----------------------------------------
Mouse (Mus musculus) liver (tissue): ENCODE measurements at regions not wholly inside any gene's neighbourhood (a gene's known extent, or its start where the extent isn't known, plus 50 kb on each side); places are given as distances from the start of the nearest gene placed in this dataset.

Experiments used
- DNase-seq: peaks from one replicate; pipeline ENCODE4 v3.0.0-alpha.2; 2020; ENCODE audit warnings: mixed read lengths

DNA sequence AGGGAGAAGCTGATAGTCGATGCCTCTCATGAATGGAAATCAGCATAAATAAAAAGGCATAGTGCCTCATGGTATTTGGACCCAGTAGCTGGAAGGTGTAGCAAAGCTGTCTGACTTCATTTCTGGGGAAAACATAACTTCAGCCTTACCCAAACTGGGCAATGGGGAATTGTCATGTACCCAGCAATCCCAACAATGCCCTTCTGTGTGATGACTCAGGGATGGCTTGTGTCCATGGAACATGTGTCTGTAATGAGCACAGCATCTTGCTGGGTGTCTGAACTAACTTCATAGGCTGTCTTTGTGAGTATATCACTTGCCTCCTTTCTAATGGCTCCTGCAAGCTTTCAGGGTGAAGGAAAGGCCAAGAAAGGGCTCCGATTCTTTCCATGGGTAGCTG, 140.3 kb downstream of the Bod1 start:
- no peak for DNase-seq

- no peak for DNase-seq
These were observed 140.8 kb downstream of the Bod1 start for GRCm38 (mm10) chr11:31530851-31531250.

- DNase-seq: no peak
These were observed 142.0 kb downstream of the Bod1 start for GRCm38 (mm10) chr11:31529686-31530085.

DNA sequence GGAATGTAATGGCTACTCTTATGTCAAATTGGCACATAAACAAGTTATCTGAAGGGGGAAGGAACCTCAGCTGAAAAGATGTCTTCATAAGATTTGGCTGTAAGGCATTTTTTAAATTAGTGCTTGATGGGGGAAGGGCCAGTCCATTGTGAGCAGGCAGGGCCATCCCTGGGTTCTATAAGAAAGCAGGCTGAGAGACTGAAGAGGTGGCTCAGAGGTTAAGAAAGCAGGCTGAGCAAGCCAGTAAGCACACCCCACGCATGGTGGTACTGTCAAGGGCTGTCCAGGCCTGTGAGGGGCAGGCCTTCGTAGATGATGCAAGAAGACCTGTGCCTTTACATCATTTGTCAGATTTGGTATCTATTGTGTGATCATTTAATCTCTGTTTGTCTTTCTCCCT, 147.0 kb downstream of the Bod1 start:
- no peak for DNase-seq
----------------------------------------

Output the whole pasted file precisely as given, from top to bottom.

Mouse (Mus musculus) liver (tissue): ENCODE measurements at regions not wholly inside any gene's neighbourhood (a gene's known extent, or its start where the extent isn't known, plus 50 kb on each side); places are given as distances from the start of the nearest gene placed in this dataset.

Experiments used
- DNase-seq: peaks from one replicate; pipeline ENCODE4 v3.0.0-alpha.2; 2020; ENCODE audit warnings: mixed read lengths

DNA sequence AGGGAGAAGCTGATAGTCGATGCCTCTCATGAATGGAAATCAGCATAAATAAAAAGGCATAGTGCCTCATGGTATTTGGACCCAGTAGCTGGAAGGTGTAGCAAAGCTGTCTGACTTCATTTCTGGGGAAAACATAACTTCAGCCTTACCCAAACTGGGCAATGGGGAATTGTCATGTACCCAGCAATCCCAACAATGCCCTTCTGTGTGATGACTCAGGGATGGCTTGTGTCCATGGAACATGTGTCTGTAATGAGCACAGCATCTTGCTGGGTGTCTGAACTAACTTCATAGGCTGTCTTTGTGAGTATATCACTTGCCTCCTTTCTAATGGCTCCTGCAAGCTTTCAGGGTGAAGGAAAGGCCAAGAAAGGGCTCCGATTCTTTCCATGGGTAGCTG, 140.3 kb downstream of the Bod1 start:
- no peak for DNase-seq

- no peak for DNase-seq
These were observed 140.8 kb downstream of the Bod1 start for GRCm38 (mm10) chr11:31530851-31531250.

- DNase-seq: no peak
These were observed 142.0 kb downstream of the Bod1 start for GRCm38 (mm10) chr11:31529686-31530085.

DNA sequence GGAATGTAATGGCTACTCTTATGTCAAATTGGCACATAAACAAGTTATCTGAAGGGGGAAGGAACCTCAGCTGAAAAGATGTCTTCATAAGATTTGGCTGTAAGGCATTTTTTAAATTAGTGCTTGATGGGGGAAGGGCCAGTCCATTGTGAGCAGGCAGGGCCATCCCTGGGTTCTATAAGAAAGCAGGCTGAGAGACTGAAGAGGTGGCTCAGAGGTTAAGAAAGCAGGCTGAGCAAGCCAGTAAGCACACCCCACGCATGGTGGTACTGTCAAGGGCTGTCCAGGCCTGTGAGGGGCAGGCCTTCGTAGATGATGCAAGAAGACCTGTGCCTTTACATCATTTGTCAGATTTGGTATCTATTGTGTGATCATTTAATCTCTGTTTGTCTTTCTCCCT, 147.0 kb downstream of the Bod1 start:
- no peak for DNase-seq